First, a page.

Aftermarket

Port of Seattle Gets 100 Old Trucks Off the Roads

March 08, 2010

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Since November 2009, 100 older diesel trucks servicing the Port of Seattle have been permanently removed from service.
The first 100 trucks scrapped at the Port of Seattle will prevent the emission of nearly 1.5 tons of fine particulates each year. (Photo courtesy of the Port of Seattle)
The first 100 trucks scrapped at the Port of Seattle will prevent the emission of nearly 1.5 tons of fine particulates each year. (Photo courtesy of the Port of Seattle)


"We are excited to have reached this milestone so quickly," said Jim Nolan, interim executive director of the Puget Sound Clean Air Agency. "One hundred of the oldest, most-polluting trucks servicing the Port of Seattle have now been scrapped and replaced with trucks that emit 60 to 80 percent less air pollution, resulting in immediate air quality benefits for communities adjacent to the port."

The milestone has been partly due to the Seaport Truck Scrappage and Retrofits for Air in Puget Sound (ScRAPS) Program, administered by Cascade Sierra Solutions. The program provides owners of trucks with pre-1994 engines $5,000 to turn in their old vehicles for scrapping.

"The program has been very successful in the first few months of operation," said Kathy Boucher, CSS Seattle branch manager. "We have just processed the 100th credit and we are now averaging 2 to 4 applications each business day."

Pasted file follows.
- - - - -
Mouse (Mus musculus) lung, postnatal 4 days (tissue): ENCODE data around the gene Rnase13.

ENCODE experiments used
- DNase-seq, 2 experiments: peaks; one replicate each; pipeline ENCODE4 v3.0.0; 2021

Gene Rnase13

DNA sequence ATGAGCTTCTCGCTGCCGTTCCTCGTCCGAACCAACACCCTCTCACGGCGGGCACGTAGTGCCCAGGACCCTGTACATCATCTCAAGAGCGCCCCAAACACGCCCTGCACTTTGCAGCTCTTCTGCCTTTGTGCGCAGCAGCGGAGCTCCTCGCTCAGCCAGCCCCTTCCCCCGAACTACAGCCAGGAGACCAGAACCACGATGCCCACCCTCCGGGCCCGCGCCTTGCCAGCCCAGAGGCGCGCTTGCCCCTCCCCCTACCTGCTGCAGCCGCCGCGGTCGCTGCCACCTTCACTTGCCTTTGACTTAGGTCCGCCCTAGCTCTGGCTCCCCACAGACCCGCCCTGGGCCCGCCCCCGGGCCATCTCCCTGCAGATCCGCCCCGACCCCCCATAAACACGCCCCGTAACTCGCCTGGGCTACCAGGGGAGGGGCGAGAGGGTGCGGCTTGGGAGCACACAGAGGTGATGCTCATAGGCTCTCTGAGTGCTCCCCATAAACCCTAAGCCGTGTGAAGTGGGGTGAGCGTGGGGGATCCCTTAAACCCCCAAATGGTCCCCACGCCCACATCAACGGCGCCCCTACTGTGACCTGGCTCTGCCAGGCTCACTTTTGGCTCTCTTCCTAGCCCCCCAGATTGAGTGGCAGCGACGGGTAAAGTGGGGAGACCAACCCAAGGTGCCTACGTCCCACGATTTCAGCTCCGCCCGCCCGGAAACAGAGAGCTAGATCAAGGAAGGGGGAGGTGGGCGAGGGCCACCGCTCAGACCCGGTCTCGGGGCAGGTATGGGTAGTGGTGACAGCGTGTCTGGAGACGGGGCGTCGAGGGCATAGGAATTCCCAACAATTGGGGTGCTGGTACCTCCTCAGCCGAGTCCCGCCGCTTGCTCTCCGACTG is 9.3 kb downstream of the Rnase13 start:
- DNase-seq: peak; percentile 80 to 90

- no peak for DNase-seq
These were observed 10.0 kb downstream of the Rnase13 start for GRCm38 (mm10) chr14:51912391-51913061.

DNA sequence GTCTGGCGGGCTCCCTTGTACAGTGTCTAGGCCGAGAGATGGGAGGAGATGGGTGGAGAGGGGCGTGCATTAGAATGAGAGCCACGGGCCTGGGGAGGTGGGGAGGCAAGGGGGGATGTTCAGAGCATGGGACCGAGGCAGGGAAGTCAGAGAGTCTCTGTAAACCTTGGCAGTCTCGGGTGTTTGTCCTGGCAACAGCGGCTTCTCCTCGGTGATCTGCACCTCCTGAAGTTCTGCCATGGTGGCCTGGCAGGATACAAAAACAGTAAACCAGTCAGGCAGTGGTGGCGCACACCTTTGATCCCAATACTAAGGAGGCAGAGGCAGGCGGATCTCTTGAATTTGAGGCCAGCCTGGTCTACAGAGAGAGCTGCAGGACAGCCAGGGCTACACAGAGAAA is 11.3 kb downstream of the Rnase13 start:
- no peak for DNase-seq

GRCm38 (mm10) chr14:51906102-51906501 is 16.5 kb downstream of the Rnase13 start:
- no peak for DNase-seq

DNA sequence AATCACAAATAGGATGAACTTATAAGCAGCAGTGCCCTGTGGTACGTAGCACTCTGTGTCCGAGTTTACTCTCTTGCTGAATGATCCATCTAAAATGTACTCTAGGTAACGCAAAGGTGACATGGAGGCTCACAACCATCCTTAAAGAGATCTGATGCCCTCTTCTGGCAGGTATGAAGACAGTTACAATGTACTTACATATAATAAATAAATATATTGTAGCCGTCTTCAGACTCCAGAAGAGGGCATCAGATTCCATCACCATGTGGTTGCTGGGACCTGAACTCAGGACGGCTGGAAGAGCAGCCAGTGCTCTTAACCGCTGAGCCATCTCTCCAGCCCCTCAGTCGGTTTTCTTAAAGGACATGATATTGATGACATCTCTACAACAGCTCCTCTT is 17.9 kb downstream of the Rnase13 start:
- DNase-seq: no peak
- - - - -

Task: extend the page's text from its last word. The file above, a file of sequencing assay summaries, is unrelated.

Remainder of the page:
Replacement trucks obtained as part of the ScRAPS Program can qualify for a no-cost exhaust retrofit to further reduce their emissions. Funds for these retrofits are provided by the Washington State Department of Ecology, the Port of Seattle, and the Clean Air Agency. Later this year, additional funding from a U.S. Department of Transportation grant to the City of Tacoma will be added to the ScRAPS Program to expand its reach to container-hauling trucks serving the Port of Tacoma.

The program is designed to help the Port of Seattle meet the goals of the Northwest Ports Clean Air Strategy to remove all trucks with pre-1994 engines from port operations by the end of 2010 and to remove all trucks with pre-2007 engines by 2017. Scrapping these first 100 trucks and replacing them with more modern vehicles will prevent the emission of nearly 1.5 tons of fine particulates each year.

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